Wilderness House Literary Review

  • “Encounter”


Another arachnid poem, this time about a true encounter with an injured wolf spider. Wilderness House Literary Review specializes in nature poetry.

The following publications do not make their content available online for free. The links are for buying digital or print copies. “The Argument” won Honorable Mention in Crosswind Poetry Journal’s annual contest. Into the Void and Light are notable for featuring both good poetry and good art, the former in full color and the latter in stunning black-and-white photography. Into the Void was my first foreign publication, being based in Dublin, Ireland.

Clover, a Literary Rag

  • “Bach’s Keyboard Concerto No. 5 in F Minor, BWV 1056 (Largo)”
  • “Cottonwood Seeds”


This sumptuous biannual magazine hails from the Independent Writers’ Studio in Bellingham, Washington, a group founded by Mary Gillilan. They publish poetry, fiction and essays from around the world. I landed two poems in Volume 14. “Bach’s Keyboard Concerto No. 5 in F Minor, BWV 1056 (Largo)” uses a favorite passage by my favorite composer to discuss the life, work and death of J.S. Bach. I first encountered Glenn Gould’s recording in the film adaptation of Kurt Vonnegut’s Slaughterhouse Five, and it has haunted me ever since. It is unfortunately true that the same quack eye doctor managed to kill both Bach and Handel. “Cottonwood Seeds” muses on the unique characteristics of the most under-appreciated of trees.

Crosswinds Poetry Journal

  • “The Argument”
  • “First Flakes”


“The Argument” constitutes somewhat of an homage (though a very nonspecific one) to Federico Garcia Lorca. To clarify: “First Flakes” is about an early snowfall, not breakfast cereal or the inhabitants of an asylum.

Emrys Journal

  • “The New Sangria”
  • “Gray Fox”


“The New Sangria” and “Gray Fox” are both funny, fanciful prose poems approaching reality through unreality. The former relates an encounter with some sort of extraterrestrial, and the latter with a philosophical talking fox. This anniversary issue of Emrys Journal was dedicated to humor.

Fjords Review

  • “Blizzard”
  • “3:07 a.m.”


“Blizzard” is written in syllabic verse, in this case seven syllables per line. The subject is a snowstorm so heavy that it almost makes the world we think we know disappear. “3:07 a.m.” was composed at exactly that time. I’m often awake in the middle of the night, reading or writing or, as here, just listening. Fjords Review is a fine quarterly journal out of Lynchburg, Virginia.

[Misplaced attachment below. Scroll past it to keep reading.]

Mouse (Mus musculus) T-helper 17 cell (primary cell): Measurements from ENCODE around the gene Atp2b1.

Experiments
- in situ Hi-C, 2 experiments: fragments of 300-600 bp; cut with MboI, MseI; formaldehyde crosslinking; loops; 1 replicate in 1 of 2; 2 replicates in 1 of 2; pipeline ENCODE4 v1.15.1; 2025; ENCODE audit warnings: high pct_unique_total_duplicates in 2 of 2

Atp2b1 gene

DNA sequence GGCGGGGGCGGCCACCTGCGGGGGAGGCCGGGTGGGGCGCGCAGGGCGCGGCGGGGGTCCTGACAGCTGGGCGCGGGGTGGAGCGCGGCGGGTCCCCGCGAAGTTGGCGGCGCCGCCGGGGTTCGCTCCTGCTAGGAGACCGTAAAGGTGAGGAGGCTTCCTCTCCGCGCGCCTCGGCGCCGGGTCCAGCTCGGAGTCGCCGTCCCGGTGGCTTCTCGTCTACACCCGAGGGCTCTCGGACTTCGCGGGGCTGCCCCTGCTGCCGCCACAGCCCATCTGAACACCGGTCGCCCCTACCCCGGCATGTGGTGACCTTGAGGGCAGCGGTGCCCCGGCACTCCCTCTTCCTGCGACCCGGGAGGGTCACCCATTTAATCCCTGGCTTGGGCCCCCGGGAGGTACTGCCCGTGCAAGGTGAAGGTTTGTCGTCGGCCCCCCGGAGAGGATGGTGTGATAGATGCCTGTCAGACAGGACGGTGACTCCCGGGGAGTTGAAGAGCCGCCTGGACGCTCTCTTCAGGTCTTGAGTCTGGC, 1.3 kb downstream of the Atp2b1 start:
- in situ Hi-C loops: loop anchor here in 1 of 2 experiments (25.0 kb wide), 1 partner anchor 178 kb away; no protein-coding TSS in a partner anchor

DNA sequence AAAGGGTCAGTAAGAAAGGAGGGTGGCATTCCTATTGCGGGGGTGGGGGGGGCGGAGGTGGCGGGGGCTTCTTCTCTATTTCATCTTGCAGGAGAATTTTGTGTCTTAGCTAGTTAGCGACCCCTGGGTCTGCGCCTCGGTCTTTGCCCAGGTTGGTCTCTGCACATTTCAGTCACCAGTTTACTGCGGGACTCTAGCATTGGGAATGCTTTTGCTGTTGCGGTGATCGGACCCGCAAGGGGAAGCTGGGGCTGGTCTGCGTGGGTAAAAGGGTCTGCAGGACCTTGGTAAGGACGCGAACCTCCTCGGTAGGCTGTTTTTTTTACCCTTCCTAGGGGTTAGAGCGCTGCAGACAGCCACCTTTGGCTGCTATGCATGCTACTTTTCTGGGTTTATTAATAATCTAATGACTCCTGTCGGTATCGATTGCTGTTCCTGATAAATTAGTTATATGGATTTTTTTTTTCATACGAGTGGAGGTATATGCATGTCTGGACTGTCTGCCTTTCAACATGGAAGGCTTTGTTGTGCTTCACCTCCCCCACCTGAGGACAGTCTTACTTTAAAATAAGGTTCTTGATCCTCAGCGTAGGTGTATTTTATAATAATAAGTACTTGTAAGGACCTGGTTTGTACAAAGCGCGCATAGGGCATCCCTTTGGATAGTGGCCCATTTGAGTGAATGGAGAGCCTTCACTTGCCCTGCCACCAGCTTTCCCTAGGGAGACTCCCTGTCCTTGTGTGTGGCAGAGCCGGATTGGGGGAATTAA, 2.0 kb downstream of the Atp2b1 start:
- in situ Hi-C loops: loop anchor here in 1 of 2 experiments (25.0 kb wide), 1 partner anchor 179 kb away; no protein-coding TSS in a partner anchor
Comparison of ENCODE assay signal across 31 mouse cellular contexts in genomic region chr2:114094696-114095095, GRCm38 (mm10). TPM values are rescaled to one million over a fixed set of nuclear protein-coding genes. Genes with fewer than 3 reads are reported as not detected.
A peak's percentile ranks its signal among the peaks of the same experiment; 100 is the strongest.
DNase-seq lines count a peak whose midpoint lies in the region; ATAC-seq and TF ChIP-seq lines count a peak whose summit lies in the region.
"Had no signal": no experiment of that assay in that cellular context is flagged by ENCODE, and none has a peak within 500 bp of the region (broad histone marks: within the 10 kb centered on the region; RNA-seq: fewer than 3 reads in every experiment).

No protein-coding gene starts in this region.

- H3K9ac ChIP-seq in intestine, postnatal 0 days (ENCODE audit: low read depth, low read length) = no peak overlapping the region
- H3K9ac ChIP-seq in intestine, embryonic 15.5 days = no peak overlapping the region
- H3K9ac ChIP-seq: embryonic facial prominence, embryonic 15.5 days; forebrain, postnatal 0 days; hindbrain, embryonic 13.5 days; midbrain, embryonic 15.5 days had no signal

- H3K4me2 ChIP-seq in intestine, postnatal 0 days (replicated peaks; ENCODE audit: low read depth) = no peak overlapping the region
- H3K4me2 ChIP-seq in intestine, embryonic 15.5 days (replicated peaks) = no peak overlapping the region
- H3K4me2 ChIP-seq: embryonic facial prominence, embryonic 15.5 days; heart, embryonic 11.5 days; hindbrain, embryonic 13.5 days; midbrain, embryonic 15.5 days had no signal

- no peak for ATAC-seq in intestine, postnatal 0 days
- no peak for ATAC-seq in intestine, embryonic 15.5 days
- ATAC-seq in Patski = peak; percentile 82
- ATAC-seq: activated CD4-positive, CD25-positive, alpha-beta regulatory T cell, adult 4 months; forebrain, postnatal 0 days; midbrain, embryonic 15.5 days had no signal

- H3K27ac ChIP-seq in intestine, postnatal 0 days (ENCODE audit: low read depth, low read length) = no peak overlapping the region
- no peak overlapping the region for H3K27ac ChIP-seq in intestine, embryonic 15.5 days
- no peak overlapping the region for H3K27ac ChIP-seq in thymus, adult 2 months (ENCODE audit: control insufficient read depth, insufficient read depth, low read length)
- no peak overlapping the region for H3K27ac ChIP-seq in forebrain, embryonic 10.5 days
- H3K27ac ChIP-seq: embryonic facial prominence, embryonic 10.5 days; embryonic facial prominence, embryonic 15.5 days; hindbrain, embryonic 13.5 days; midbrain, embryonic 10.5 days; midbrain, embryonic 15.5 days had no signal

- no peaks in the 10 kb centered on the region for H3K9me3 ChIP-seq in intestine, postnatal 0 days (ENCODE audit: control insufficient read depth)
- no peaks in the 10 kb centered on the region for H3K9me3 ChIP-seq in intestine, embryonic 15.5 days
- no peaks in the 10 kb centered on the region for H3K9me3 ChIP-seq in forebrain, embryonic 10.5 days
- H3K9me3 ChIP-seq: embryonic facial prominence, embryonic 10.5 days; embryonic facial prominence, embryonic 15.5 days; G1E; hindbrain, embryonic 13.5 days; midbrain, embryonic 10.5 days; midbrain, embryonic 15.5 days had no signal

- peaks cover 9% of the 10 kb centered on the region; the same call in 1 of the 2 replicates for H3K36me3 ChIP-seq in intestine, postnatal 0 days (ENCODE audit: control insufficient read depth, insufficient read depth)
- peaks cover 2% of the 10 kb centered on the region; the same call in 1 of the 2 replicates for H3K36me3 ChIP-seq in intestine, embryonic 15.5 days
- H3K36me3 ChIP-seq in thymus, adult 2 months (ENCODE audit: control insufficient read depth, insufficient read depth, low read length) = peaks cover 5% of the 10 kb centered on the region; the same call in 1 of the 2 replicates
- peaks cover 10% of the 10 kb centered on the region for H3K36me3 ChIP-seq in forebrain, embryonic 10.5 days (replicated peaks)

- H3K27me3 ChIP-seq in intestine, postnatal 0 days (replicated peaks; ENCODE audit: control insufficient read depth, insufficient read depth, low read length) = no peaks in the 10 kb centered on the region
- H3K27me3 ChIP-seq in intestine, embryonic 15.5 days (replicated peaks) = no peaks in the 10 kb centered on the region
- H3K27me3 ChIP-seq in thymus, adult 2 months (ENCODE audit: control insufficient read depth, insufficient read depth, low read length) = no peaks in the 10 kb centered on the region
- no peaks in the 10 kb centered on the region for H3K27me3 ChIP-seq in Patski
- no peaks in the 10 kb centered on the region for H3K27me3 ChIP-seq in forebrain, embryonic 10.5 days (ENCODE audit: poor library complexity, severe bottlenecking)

The Ibis Head Review

  • “Soup Kitchen”


Wherever I live I always volunteer at a local soup kitchen, washing dishes. In Stevens Point, Wisconsin, where I lived at the time this was written, it was the Place of Peace, part of the Evergreen Community Initiative, which also runs a food pantry and a clothing pantry. It’s hard to write truthfully about the people served every week without sounding unintentionally cruel or condescending. In the end this is just one more experience that teaches how the world is not divided into the broken and the unbroken. It is divided into those that know they are broken and those that do not. Those that do not know are usually more dangerous. They often wind up in positions of influence — mothers or fathers, school board members, corporate officers, politicians — unconsciously projecting their brokenness beyond the intimate circle of misery in which their lack of self-knowledge ensures that they will always live.

Into the Void

  • “I long to enter the unholy…”


A rapid-fire series of images and metaphors about the desire to merge with nature or the universe.


  • “Psalm”


This poem makes ironical use of the biblical language of praise to convey a less-than-praiseworthy state of mind — feelings of ennui, futility and worthlessness.

Phantom Drift

  • “Natural History”


Phantom Drift calls itself “A Journal of New Fabulism,” a description that includes the work of Jorge Luis Borges, Federico Garcia Lorca, and other 20th century authors from around the world. This poem seems to qualify for admittance by virtue of some lines and images that partake of a sense of the dreamlike. Not quite surrealistic, but hovering right on the edge.

More of my poems have been accepted and are forthcoming at the following publications, not yet available in any form. I will post notes about them as they do become available.

Borderlands: Texas Poetry Review

  • “Love Fog”

The simple idea behind this poem is to treat the start of a romance as a severe weather warning. Borderlands, an Austin journal started in 1992, doesn’t put any of its content online, so when this does become available, it will be only as a print publication.

The Furious Gazelle

  • “First Flakes”
  • “3:07 a.m.”
  • “I long to enter the unholy…”
  • “Natural History”

These four poems were first published in print-only journals — “First Flakes” in Crosswinds Poetry Journal, “3:07 a.m.” in Fjords Review, “I long to enter the unholy…” in Into the Void, and “Natural History” in Phantom Drift. Thanks to The Furious Gazelle’s willingness to reprint them, they will now have a permanent home online.